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Behind the Legend: racer Ed Swart on tackling Nürburgring


This story first appeared in Magneto issue 15.

My wins in the early 1965 races with the Abarth 1000TC attracted the attention of Carlo Abarth, who invited me by telegram to drive for his Works team at the Nürburgring Six Hours FIA Touring Car event in mid-June. This was a very exciting moment indeed, bringing with it a big change from being a private amateur racer to becoming a professional factory driver. When I confirmed that I’d accept the drive, the Abarth team manager Dottore Renzo Avidano asked me if I had ever raced on the Nürburgring. I answered truthfully – only once, one lap in reverse direction during the 1963 Tulip Rally – so he requested that I spend a week at the ’Ring to learn the track… the right way around.

In June ’65, I took my Fiat 2800 saloon to the ’Ring and started driving. Predictably, after a few laps the brakes and tyres overheated, so I went over to the Sport Hotel restaurant to get a coffee and figure out what to do next. There I bumped into a young Belgian driver, Jacky Ickx, who was also learning the track and had been having the same problems with his car. Jacky said that he had called Ford Belgium to get him a well prepared rally Mustang so he could continue practising. He invited me to join him, which was a very generous offer. Jacky and I started driving with the Mustang, and every lap we swapped turns in the driver’s seat. We started to scare each other when we were going faster later in the week, so on the Thursday we did laps alone and started to get more familiar with the circuit.

On Friday the teams began arriving, and Abarth had three cars entered for the event. The first car was for the Germans Kurt Ahrens and Klaus Steinmetz to share, the second one for the German Fritz Jüttner and me, and the third one for Italian duo Calascibetta and Virgilio. The Germans all knew the track, the Italians had driven there before, and were talking about “11 minutes or so” lap times. I was the only one who hadn’t actually raced on the track.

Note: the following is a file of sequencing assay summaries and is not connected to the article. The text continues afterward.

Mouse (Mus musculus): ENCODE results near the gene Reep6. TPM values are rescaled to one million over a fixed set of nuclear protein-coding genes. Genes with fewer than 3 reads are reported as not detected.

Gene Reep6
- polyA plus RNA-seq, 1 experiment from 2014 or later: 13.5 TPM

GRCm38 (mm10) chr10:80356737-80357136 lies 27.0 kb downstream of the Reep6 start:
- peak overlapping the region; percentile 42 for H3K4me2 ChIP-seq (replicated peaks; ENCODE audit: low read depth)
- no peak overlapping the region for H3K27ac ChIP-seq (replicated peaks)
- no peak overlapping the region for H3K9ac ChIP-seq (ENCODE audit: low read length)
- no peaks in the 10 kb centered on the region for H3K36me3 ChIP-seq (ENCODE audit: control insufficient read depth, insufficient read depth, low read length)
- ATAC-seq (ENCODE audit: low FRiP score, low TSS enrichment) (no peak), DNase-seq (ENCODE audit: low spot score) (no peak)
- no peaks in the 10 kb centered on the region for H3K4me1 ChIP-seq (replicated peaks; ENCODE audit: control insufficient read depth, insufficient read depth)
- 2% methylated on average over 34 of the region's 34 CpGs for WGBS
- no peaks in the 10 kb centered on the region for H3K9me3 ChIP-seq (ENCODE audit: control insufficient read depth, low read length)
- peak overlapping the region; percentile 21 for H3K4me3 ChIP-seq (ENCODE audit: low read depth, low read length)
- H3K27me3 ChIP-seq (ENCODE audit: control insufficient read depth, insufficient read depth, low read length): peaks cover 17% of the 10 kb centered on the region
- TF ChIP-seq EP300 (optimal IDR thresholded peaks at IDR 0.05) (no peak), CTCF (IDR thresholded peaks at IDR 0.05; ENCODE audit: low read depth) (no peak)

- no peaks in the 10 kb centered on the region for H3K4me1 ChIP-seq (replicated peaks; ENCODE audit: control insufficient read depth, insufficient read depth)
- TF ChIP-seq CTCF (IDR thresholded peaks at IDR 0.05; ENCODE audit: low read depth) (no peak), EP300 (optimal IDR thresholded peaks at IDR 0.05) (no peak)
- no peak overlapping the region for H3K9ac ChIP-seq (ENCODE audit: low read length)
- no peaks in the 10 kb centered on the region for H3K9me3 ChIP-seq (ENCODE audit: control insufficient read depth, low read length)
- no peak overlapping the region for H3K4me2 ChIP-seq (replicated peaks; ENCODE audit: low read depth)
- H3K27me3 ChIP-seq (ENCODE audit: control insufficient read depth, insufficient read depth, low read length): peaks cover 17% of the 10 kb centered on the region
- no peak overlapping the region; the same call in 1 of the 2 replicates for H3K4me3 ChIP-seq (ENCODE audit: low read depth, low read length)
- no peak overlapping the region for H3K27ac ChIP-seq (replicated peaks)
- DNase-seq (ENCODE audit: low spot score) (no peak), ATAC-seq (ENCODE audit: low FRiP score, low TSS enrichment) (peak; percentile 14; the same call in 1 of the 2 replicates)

Friday was practice day, and Abarth allowed each driver to do two laps. Although I was getting faster on my second lap, I knew that I still had much to learn. I predicted that I would be the slowest of the six team drivers, and I asked Dottore Renzo Avidano what my lap time was. Avidano looked at his time sheet and he said “tredici” (13). I thought my lap time was 13 minutes and the others were doing 11 minutes, so I was sure to be the slowest.

In the garage, Avidano had put down his clipboard, so I had a quick look at it – he had not told me the minutes but the seconds. I was very pleased to see that my second lap had been 11 minutes 13 seconds, making me the third fastest of the six drivers. That gave me a huge amount of confidence for my first race with the factory team. Fritz Jüttner was a good co-driver, and we finished the race second in class behind Kurt Ahrens and Klaus Steinmetz, who placed sixth overall. We placed tenth overall which, given the quality of the opposition, was pretty decent. After my first race at the Nürburgring I raced with the Works five more times that year. I had collected 61 points driving in six races and become European Champion.

Taken from Ed Swart: From Zandvoort To Daytona by Ed Swart and Johnny Tipler, published by Coterie Press at

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